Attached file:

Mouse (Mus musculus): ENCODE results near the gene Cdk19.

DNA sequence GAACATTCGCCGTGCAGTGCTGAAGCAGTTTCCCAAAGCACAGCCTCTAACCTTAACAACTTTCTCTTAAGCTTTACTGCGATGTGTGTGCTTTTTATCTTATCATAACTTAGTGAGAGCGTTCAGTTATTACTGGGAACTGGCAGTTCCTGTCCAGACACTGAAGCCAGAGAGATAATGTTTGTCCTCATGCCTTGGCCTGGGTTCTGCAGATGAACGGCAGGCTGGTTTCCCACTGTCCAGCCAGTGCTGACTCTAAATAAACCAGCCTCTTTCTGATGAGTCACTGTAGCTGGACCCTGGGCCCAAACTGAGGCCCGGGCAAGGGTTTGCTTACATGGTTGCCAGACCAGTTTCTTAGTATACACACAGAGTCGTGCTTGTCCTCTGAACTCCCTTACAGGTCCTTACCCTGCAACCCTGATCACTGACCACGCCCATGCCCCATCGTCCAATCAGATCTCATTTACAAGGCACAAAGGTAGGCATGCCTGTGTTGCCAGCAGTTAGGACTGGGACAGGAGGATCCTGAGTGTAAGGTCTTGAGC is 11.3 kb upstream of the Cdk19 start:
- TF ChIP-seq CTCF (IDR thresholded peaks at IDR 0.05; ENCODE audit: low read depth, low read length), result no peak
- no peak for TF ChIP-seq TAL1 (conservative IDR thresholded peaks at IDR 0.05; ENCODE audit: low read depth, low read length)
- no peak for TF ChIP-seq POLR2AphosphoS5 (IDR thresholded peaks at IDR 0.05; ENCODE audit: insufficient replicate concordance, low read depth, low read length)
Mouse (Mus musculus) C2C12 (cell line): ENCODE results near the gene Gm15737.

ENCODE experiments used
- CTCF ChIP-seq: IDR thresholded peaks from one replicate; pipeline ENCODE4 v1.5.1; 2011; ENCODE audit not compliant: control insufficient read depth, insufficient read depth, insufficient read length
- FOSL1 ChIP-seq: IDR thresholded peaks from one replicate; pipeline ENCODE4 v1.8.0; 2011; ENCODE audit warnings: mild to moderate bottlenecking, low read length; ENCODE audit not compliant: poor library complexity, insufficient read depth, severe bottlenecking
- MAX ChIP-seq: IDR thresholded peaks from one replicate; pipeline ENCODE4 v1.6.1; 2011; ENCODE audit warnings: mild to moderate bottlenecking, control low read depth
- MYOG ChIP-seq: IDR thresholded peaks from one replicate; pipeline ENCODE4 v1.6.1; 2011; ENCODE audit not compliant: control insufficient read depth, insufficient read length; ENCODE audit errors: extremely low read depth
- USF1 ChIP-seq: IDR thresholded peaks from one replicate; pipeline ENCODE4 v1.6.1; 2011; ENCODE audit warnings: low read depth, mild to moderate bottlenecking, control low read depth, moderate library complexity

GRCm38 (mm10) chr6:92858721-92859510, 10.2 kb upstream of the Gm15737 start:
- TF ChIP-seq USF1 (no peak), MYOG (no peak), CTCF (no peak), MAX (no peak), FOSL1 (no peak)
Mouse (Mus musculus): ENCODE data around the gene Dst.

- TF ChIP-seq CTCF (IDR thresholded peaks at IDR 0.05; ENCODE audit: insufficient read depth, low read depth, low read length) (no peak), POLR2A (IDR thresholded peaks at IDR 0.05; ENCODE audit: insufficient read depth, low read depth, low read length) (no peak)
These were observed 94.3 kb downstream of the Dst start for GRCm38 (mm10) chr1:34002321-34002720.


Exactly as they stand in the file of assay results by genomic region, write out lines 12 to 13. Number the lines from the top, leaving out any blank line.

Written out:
- USF1 ChIP-seq: IDR thresholded peaks from one replicate; pipeline ENCODE4 v1.6.1; 2011; ENCODE audit warnings: low read depth, mild to moderate bottlenecking, control low read depth, moderate library complexity

GRCm38 (mm10) chr6:92858721-92859510, 10.2 kb upstream of the Gm15737 start: